City councillors want to get a grip on graffiti.
Councillors, at a committee meeting this week, voted to have municipal staff look for ways to regulate and control graffiti through the existing public nuisance bylaw. They also voted to have staff prepare a communication strategy to ensure residents know who to call when graffiti is discovered.
The issue is expected to come up for approval at the Sept. 24 city council meeting.
“If you drive through the downtown or any area of the city, you can see that it’s really getting out of hand,” Coun. Rick Weaver said. “It’s on city bridges, mailboxes, property that doesn’t belong to the city and we need to have the ability to make sure these places are cleaned up.
He said the city needs to a communications strategy because, for any plan to be effective, graffiti must be removed as quickly as possible once it has been done discovered.
Weaver said he considers graffiti, which sometimes contains inappropriate and vulgar content, to be the tagging of property that doesn’t belong to the person committing the act.
Weaver received support from Coun. Jan Vanderstelt, who asked if there is a way to prioritize removal of graffiti to get rid of the most offensive first.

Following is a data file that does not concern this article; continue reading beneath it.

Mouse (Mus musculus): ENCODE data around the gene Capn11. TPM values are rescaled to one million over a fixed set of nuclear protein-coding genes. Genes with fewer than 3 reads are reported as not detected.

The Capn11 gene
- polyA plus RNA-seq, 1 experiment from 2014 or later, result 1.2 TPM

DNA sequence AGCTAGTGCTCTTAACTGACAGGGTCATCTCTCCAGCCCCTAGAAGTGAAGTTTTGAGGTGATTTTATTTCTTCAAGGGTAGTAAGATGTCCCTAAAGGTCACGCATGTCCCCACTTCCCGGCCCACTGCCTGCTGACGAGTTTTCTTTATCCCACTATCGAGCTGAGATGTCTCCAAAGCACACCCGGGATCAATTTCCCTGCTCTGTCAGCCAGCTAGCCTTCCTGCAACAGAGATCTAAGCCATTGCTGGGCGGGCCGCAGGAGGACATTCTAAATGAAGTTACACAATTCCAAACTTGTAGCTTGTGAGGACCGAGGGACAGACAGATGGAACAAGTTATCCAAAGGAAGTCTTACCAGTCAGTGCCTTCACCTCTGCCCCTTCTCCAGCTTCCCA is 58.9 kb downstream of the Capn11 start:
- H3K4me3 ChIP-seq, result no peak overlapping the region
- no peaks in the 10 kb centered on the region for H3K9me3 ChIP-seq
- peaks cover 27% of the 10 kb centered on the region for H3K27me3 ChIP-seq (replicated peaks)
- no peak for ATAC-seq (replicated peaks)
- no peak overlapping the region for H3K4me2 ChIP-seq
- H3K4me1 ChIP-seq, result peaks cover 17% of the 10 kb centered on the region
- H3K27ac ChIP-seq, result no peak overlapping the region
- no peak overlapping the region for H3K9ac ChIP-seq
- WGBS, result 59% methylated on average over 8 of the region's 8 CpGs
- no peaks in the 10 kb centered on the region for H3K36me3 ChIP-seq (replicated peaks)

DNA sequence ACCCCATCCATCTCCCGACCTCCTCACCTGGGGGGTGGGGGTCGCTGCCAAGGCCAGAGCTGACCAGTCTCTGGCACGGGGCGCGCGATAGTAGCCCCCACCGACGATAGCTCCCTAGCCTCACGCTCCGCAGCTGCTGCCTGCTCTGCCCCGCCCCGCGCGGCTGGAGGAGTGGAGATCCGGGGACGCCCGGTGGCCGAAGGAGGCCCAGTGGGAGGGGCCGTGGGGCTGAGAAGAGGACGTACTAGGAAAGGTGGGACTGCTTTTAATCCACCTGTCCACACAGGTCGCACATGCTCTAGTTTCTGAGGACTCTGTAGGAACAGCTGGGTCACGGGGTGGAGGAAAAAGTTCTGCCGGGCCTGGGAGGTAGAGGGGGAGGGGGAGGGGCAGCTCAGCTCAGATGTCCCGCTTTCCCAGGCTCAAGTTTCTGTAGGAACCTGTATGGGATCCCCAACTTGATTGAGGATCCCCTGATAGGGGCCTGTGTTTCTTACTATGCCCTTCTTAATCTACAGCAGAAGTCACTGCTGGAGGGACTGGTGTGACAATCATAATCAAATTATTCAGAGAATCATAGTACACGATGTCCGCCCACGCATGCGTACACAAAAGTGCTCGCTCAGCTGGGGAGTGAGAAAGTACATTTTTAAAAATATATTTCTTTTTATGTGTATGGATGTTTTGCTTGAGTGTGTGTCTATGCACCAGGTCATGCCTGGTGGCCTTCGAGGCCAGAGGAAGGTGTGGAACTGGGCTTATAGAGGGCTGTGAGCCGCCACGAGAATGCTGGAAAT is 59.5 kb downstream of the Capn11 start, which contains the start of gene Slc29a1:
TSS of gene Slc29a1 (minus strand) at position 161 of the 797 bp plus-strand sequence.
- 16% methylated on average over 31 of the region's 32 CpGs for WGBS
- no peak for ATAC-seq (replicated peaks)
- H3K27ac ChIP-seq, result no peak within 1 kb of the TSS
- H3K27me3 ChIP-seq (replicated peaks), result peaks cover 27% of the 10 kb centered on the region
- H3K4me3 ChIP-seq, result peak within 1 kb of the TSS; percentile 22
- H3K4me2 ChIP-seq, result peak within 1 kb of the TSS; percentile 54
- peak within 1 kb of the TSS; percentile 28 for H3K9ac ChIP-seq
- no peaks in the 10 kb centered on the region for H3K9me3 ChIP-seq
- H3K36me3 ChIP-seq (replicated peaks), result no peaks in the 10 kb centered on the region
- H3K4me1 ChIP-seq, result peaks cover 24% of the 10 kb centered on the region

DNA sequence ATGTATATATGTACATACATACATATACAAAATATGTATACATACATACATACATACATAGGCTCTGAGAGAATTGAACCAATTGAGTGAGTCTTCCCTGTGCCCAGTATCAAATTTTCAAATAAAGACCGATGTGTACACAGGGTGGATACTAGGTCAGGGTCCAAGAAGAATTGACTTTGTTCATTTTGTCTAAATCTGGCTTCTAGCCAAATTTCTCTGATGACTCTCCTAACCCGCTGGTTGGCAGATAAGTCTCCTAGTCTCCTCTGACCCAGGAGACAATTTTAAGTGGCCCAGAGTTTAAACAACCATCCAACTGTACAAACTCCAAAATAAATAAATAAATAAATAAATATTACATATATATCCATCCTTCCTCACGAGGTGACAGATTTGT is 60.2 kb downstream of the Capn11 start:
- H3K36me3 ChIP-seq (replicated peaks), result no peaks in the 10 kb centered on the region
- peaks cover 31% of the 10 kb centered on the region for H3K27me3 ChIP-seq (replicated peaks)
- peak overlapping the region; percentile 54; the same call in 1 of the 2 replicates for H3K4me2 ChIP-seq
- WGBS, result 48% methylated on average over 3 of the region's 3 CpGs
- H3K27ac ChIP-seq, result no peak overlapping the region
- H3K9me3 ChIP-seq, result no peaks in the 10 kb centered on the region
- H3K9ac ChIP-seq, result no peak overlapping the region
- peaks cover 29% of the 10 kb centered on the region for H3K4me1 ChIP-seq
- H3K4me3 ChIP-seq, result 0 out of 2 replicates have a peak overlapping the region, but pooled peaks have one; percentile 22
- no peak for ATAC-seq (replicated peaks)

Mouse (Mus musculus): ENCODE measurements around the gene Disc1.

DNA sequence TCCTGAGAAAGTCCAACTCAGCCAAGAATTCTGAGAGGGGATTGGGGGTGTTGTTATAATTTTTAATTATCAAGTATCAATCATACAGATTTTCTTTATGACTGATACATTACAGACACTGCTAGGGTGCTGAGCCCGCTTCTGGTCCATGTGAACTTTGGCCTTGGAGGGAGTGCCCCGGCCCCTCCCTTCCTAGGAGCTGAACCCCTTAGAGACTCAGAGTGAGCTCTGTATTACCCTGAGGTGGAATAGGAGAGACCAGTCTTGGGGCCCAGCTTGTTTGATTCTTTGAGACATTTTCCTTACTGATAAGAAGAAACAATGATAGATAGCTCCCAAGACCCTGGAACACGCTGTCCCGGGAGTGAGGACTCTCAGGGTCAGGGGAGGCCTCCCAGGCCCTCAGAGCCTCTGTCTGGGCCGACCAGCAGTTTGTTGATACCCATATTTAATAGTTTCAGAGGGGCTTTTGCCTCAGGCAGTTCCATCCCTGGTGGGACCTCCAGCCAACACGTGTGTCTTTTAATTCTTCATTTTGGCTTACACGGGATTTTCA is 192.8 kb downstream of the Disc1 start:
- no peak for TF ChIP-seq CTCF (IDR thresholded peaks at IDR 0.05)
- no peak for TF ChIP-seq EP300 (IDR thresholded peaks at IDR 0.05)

Noting that graffiti is not a new issue, Coun. Richard Carpenter said dealing with it comes down to enforcement.
“How are we going to enforce this?” Carpenter said. “If we don’t have enforcement, nothing gets done.”
Coun. Dan McCreary voiced his support for the plan.
But, in addition to amending the public nuisance bylaw to include graffiti, McCreary said he wants staff to determine if there is a fund available to help property owners pay for cleaning up graffiti and if there is a way of restricting sales of graffiti-making materials.
“I’d like staff to see if there is a victims compensation fund or some kind of fund that would help property owners and prevent them from being victimized twice.”
Meanwhile, restricting or prohibiting sales of materials used to create graffiti might help with prevention, McCreary said.
During the discussion references were made to a City of London measure that prohibits the sale of markers and spray paint to anyone under 18 years old.
Councillors eventually voted in favour of both amendments following a lengthy discussion.